News-112016_(43)

When people retire from a long term job there is always a shadow of sadness. Thoughts of probably not seeing certain people again and one’s skills of the business meetings become less important to oneself.

However, this is an occasion to celebrate an achievement which I have been climbing up to the top of the ladder for most of my life and now the goal is won with success.

I was born with a disability which was a disappointment to my parents. My first task in life to win was to prove that I am a member of society and not a ‘poor crip’. As Mike O’Connor would say, the wide world has so much to offer without having to nurture a disability.

Nine years of boarding school for girls in Cambridge was fun, but I suffered from homesickness as my parents lived in Surrey. The head mistress was strict and expected the pupils to do well enough, including Pitman’s shorthand, to get an office job when leaving the school. Well my best was playing with water pistols, potato guns and swinging conkers on a string around. I even had the cane for writing on my desk. Years later I asked the teacher how she felt when caning me: “Very guilty. The head told us we weren’t to hit any child but you were beyond anyone’s patience.”

The physiotherapist was brilliant and gave as much time as possible to mould me into the person I am today.

On 14th July 1958 I travelled to Croydon by train which proved to me that I enjoyed travelling, but couldn’t understand the reason for my mother having to travel in the guards van with me when she could ill afford the rail fare. Holidays were out of the question and I went from leaving school to residential care.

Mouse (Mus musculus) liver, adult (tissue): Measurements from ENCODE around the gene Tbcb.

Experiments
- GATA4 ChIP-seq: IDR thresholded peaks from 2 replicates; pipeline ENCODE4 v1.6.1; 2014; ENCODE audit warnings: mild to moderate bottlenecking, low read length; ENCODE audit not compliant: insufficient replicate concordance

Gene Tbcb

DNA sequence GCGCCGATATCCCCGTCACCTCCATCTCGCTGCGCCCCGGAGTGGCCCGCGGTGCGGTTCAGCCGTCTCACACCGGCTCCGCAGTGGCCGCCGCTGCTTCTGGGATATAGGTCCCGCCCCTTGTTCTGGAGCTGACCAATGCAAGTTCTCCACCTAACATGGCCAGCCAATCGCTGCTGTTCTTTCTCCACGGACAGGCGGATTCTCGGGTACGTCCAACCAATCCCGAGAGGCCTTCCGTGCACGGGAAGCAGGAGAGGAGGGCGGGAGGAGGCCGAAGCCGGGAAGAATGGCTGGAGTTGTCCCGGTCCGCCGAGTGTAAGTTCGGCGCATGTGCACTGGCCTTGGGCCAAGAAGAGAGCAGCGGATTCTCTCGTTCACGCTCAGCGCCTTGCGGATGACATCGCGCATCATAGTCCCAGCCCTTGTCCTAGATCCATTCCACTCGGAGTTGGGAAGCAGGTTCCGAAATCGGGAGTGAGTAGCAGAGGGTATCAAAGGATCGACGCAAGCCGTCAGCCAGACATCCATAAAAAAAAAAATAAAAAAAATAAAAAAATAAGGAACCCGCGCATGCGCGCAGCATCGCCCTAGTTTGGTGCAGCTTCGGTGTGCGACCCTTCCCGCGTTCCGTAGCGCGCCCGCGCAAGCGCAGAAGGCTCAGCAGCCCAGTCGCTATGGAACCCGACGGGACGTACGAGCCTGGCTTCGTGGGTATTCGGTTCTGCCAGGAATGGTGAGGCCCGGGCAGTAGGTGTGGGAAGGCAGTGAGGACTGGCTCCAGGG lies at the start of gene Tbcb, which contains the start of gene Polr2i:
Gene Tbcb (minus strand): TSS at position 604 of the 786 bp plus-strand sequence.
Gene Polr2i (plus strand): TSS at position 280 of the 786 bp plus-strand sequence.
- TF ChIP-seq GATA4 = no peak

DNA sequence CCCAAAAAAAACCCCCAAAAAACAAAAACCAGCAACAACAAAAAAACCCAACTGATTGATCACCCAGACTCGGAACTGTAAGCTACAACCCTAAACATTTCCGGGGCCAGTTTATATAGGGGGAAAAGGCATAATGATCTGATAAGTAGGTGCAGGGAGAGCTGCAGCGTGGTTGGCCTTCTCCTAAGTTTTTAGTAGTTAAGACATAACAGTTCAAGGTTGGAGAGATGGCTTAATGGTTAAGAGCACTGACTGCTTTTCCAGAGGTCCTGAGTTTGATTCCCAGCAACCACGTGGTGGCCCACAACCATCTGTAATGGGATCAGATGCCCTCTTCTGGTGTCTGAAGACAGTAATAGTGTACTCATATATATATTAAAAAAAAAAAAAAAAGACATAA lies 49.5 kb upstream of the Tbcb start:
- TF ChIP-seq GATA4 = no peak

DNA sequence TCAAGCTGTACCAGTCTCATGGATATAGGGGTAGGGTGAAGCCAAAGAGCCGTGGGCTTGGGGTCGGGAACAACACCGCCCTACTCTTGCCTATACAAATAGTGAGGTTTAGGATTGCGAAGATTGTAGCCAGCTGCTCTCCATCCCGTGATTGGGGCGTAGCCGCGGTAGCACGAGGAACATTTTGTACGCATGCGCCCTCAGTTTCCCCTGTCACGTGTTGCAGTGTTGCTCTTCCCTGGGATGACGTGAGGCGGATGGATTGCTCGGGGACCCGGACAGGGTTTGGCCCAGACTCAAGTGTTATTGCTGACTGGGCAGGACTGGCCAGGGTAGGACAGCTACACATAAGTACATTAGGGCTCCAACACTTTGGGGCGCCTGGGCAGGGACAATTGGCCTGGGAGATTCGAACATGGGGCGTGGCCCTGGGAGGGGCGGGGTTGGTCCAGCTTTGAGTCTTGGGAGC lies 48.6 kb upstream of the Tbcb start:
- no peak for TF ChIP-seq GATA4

While living in residential care I decided to make myself useful and get a Saturday job cleaning the residents' wheelchairs and cleaning sinks in the residents' bedrooms to earn myself some money, which was a success. This boosted my self-esteem and inspired me to greater things. The spotlight then shone on Vic, a new resident. We were married within nine years despite breaking all the rules – people were lead to believe that marriage wasn’t for folk with disabilities. How wrong they were. Forty four years later and we are still going strong. Well, more or less. Two hundred guests came to our wedding in the year of 1972.

We lived in a warden controlled flat in London for eleven years. While listening to a talking magazine one day my ears pricked up when hearing the words ‘Shinewater Court’. I imagined the sun shining on the sea and my mind was made up there and then that we would move to Eastbourne, much to my husband’s confused mind. Within seven months we were tenants at Shinewater Court.

My real long term desire was revealed a few years later when I was voted to be a trustee of The Disabilities Trust. At long last I was part of the business world where I could practice my learning skills and dress code.

Thank you to the late Norman Thody, who was the founder of The Disabilities Trust, the directors and trustees for giving me the chance to be myself and fulfil my ambition.

(Ann Hancox, 21st November 2016)